Recently while working on yapsy, I fell on a few subtleties related to the creation of Python packages.
- the data files used by my unit-tests were not packaged
- I couldn't get pypi to understand that one of the source package was for Python2 installations while the other was for Python3 so that only one of them was displayed on the package page, and of course the few users yapsy has kept complaining that the code didn't work for obvious reasons like importing 'configparser' whereas this module is spelled 'ConfigParser' in Python2
The solution of the first problem is clearly to use the MANIFEST.in file to list all data files that need to be packaged. Except that for me MANIFEST.in was one of these files that may get generated by distutils (hey ! it's not even a Python file) and writing one by hand looked like a dirty hack to me... Talking about dirty hacks, I'm also much more accustomed to use py2exe to package applications which actually requires a lot of hacks but all of them are to be written in Python, this showed me the wrong way as it seems.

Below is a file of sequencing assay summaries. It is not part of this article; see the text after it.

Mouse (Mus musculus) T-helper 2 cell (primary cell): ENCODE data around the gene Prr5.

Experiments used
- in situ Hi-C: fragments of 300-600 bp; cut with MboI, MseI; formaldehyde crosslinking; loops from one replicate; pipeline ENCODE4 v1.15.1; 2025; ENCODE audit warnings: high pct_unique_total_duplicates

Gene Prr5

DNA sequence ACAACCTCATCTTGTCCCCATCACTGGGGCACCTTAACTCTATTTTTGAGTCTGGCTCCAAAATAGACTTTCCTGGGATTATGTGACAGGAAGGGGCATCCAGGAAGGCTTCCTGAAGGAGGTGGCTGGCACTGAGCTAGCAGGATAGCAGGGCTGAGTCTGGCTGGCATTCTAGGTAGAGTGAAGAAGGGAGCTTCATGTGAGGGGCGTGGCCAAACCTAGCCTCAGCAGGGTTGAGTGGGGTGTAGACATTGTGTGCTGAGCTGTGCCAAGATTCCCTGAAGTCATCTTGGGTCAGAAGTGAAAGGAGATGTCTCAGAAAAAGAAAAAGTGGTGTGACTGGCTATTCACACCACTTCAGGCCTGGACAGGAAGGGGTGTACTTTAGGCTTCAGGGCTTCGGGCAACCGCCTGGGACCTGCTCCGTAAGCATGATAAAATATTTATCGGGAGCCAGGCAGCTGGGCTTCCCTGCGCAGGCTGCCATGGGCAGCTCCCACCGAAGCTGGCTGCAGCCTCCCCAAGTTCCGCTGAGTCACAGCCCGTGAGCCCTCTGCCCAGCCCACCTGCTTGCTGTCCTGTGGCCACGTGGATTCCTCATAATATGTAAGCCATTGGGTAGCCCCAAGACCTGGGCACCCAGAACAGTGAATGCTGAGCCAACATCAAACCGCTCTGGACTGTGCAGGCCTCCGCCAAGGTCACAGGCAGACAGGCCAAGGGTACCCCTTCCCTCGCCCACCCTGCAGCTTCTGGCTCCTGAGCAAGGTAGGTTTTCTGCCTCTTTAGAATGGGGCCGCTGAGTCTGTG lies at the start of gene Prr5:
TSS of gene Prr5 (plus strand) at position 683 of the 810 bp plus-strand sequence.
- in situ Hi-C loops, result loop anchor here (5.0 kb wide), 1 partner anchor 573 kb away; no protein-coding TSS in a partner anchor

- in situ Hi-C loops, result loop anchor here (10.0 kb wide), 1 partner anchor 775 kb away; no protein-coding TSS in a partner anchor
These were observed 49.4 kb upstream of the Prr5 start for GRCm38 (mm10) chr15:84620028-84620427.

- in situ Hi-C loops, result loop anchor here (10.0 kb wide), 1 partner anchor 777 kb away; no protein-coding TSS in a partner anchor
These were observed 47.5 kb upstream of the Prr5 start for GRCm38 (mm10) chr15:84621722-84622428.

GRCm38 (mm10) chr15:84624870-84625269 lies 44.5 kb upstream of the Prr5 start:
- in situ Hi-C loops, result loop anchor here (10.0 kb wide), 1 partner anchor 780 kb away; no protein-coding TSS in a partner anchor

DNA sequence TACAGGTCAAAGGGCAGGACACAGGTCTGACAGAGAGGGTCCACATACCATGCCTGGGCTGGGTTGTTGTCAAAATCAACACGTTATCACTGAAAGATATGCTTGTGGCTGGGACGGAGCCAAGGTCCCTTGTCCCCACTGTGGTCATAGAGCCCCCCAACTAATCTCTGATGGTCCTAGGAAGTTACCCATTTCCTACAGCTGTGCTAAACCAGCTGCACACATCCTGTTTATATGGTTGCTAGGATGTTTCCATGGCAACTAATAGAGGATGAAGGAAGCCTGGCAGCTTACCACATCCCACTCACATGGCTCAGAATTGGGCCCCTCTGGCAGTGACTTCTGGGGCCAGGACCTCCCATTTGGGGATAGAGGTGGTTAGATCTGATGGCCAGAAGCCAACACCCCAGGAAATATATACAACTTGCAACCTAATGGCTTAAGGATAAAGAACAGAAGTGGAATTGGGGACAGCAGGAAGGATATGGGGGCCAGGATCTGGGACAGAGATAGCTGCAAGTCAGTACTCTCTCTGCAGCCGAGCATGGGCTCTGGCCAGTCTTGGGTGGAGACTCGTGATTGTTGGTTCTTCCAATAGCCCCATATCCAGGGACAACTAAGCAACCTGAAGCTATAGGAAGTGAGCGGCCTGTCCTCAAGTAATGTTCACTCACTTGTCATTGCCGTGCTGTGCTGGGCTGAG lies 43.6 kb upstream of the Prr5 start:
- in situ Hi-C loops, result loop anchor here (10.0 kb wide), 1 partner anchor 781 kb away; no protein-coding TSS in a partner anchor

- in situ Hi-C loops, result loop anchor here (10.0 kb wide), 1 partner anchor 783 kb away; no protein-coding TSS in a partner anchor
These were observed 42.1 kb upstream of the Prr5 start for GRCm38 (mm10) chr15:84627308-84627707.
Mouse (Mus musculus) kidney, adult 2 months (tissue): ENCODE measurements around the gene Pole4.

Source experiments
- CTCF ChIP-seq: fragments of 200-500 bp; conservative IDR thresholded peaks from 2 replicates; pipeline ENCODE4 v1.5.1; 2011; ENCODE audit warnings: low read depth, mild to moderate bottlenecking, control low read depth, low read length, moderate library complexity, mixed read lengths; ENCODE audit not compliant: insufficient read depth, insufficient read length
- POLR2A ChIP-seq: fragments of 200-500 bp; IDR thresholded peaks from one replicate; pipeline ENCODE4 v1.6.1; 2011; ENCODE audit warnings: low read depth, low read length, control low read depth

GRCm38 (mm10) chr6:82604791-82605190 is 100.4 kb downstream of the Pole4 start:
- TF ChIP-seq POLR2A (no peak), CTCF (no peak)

What saved me is the apparently unfinished packaging documentation by Tarek Ziadé: The Hitchhiker's Guide to Packaging. It's very clear in there that MANIFEST.in is a perfectly legimitate member of the package set of files next to LICENSE.txt and README.txt.
The second problem about simultaneous packaging of a library's Python 2 and 3 sources, was somehow harder though and even less documented on the web (considering the number of my google search failures).
I eventually got luck and found a site that not only talked about it (which was already pretty rare) but also gave detailed advises and samples about the several ways to solve the problem ! Everything is on the judiciously named"Distribution" page of the even more judiciously named Porting to Python3 website.
By the way, I chose for yapsy to use the brute force strategy where both sources (python2 and 3) of the lib are gathered in the same source package, and the setup script decides at installation time which set of sources to use. To get this a little easier at release time, I wrote a shell script and a few lines of Python that can be read there: